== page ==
Seeing orangutans was one of our main goals in our Malaysia trip. We weren’t able to do it in the wild, at Kinabatangan, but the Sepilok Orangutan Rehabilitation Center offered a semi-wild setting with guaranteed sightings. The reserve is a large area of protected forest, where 60-80 orangutans live free, and also contains a nursery for 20-30 orphan orangutans. It’s a great initiative to protect these extraordinary animals, which are under huge pressure due to deforestation and trafficking.
We arrived at Sepilok mid-morning and weren’t planning on staying overnight, so we put our backpacks in the lockers by the entrance. We paid the entrance and camera fees (MYR 30 / person + MYR 10) and started walking on the designated walkways, surrounded by lush vegetation. We passed the feeding platform, where twice a day the keepers provide supplementary bananas for recently rehabilitated orangutans, as they start to forage for themselves. We had just missed the 10am feeding, but there would be another one at 3pm. As we wandered around, we suddenly ran into our first orangutan… it was so exciting being so close to this big orange ape!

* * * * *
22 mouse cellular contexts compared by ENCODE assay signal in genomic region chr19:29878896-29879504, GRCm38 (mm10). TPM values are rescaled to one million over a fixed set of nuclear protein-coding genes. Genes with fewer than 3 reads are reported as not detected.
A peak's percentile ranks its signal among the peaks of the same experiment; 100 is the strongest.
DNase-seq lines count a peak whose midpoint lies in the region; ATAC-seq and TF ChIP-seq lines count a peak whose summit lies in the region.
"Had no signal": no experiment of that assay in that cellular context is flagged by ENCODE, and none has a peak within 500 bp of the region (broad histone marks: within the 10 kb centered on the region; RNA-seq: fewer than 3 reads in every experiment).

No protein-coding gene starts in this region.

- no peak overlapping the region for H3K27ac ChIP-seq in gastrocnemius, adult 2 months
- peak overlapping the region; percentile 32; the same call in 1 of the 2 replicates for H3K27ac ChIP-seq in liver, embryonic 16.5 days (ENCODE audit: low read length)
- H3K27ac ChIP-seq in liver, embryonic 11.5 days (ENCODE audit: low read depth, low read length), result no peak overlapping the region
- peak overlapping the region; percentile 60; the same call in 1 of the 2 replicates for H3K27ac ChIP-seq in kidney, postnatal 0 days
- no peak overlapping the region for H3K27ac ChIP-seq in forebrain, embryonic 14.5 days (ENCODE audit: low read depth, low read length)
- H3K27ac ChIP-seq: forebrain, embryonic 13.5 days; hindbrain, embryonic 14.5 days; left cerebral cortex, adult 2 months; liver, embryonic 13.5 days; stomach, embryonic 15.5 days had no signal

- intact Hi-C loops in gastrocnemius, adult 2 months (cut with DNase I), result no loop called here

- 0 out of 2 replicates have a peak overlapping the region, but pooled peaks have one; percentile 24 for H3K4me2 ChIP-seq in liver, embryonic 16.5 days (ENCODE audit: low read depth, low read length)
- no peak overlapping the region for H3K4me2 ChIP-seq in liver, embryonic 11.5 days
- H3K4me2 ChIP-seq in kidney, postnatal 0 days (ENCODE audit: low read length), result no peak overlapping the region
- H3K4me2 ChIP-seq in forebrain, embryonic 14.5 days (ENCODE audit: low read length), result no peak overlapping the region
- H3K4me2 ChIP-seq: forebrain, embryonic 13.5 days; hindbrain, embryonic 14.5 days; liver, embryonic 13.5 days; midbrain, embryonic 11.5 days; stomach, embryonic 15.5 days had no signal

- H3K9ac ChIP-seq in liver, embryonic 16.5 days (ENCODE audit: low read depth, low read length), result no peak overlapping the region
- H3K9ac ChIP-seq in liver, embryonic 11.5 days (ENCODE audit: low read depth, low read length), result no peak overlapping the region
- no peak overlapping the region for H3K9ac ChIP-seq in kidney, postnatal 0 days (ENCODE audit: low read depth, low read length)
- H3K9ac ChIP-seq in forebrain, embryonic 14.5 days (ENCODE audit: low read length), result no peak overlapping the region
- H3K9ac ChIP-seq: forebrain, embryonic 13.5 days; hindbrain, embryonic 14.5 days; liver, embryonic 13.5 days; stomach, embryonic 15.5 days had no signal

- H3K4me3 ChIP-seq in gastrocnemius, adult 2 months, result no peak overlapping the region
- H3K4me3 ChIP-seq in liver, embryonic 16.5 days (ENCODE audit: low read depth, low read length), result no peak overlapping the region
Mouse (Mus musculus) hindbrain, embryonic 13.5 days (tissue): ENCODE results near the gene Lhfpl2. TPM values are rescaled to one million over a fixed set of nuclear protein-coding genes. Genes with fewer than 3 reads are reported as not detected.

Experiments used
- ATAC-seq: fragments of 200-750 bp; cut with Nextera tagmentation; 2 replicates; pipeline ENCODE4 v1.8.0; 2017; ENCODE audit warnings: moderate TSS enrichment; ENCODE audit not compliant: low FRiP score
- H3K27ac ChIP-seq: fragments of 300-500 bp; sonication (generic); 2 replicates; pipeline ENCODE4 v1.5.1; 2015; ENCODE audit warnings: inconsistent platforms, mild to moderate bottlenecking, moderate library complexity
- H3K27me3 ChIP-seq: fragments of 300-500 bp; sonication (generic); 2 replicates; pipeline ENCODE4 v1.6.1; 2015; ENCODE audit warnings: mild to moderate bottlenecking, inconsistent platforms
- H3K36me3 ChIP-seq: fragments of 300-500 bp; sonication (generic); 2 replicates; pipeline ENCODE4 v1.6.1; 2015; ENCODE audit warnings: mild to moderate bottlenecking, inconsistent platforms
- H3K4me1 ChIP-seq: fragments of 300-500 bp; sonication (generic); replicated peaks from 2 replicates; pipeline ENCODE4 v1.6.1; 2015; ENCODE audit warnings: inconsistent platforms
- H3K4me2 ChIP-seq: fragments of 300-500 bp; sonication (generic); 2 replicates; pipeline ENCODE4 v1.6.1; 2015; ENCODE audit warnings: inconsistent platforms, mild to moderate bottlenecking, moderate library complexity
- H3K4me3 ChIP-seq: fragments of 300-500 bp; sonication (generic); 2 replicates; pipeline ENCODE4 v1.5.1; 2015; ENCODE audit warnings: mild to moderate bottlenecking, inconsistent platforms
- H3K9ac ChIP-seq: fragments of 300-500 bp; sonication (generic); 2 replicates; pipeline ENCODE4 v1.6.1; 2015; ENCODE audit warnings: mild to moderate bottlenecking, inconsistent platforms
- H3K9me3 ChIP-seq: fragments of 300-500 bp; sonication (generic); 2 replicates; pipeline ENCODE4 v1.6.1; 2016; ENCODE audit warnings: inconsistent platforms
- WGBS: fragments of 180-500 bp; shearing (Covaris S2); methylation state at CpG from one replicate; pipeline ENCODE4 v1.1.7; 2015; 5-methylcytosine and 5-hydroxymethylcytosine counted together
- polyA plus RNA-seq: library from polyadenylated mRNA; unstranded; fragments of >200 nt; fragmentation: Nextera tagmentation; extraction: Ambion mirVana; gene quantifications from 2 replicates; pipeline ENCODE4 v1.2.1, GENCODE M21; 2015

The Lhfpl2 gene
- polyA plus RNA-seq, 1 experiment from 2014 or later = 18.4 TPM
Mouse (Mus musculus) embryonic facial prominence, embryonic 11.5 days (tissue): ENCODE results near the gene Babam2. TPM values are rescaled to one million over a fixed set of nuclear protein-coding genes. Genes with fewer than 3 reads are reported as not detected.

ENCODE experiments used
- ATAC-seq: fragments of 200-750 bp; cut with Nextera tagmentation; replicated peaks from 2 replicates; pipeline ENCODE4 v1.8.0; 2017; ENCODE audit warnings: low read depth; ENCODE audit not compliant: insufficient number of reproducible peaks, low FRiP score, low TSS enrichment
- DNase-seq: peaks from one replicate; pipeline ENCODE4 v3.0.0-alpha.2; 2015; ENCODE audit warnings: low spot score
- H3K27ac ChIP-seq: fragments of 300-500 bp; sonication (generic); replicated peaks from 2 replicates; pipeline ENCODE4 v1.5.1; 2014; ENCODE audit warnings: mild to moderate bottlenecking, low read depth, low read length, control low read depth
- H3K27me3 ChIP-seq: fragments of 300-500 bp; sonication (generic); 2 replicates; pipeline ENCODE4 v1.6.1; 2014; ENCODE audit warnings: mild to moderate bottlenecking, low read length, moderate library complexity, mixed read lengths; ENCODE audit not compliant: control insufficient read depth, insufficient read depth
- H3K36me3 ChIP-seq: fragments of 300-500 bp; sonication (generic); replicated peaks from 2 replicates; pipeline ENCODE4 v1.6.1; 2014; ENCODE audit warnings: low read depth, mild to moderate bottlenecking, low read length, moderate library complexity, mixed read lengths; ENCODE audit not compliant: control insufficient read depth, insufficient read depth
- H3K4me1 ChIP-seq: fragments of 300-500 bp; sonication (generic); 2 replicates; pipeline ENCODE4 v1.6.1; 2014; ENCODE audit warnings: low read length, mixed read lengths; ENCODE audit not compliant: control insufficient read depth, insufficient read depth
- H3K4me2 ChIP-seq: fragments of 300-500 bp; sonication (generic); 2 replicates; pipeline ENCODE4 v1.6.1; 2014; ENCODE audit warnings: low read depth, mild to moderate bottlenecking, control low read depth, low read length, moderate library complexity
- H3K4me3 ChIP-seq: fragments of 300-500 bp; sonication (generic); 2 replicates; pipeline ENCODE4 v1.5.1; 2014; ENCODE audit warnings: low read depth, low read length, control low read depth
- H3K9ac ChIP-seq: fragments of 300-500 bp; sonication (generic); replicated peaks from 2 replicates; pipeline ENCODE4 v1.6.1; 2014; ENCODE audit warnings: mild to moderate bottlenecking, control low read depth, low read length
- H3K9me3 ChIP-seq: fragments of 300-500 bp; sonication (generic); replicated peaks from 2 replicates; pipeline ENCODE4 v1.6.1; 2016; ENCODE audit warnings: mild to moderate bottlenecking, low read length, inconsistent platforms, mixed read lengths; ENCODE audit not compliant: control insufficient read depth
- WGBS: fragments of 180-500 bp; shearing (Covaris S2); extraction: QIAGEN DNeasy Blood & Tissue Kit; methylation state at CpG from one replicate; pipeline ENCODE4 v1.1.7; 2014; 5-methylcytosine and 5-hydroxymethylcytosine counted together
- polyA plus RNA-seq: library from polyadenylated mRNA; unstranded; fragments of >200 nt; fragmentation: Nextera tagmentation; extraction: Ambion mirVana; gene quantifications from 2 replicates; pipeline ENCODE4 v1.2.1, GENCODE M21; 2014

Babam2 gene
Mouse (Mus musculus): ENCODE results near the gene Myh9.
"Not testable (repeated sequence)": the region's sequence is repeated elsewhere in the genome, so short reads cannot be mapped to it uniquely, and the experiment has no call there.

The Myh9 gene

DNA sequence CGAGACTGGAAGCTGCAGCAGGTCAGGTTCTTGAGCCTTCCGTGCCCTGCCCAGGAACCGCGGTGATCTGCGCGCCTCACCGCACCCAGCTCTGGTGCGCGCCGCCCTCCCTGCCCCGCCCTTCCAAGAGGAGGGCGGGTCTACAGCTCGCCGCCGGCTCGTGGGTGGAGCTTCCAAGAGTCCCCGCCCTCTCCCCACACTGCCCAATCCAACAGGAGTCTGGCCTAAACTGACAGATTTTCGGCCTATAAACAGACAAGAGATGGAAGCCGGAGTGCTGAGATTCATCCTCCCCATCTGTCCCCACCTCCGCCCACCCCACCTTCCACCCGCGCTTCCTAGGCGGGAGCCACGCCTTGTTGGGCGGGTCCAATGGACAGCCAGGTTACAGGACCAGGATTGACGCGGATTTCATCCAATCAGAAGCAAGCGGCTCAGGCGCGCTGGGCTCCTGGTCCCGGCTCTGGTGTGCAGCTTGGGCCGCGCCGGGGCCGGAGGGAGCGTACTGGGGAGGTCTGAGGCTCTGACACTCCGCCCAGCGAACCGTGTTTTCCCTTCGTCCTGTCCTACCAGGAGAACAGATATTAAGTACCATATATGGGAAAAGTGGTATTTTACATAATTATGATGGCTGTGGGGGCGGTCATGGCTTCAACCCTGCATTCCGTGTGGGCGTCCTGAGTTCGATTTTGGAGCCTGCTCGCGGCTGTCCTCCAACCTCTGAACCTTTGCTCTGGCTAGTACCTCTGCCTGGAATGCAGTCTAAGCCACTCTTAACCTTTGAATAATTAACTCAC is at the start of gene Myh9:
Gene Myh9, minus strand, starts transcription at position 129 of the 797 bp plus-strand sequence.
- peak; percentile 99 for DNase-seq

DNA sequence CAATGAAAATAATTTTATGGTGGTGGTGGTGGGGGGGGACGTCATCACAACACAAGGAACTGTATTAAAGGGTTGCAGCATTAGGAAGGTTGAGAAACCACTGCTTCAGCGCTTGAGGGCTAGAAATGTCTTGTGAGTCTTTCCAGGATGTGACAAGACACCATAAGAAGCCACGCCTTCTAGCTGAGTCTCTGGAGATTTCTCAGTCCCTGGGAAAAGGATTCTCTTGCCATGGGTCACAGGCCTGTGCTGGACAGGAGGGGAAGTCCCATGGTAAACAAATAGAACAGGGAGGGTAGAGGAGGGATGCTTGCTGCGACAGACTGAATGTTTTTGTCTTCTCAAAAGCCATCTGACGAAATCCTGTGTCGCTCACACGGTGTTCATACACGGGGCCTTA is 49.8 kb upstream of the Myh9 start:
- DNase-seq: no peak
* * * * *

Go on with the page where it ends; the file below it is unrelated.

Every once in a while, we would hear sounds in the trees, look around and catch a glimpse of an orangutan jumping through the branches. Other times, it would be much easier, and we would stumble upon them sitting on the railings or crossing the walkways. We also spent some time in the nursery, observing the youngest apes eat and play… they were adorable 🙂 The reserve actually closed for a couple of hours in the middle of the day, so we grabbed a bite at a cafe right there, and popped by the sun bear center across the road. We came back in for a final experience: the feeding. It wasn’t 3pm yet, when we saw a mother with her baby coming through the foliage. A keeper eventually walked on the platform and put a bunch of bananas out. The mother dropped on the platform and start gobbling. Then a few other young apes showed up, swung in, grabbed a banana and swung out.
We were fascinated. But there were also quite a few people in the viewing area (and we’ve heard mornings are even busier), and we agreed that we enjoyed our morning exploration better. To continue our journey, we were supposed to take a taxi to Sandakan and then a bus from that terminal, but it looked like backtracking, since we wanted to go west to Mt. Kinabalu. Instead, we walked to the main road and waited for the bus, which we were told would leave Sandakan at around 5pm, to drive through. It sounded like a great idea until it was 6:30pm, getting dark, we were in the middle of nowhere, and there was still no sign of the bus… it eventually appeared and we hailed it and jumped in, but I’m not sure I would recommend our strategy.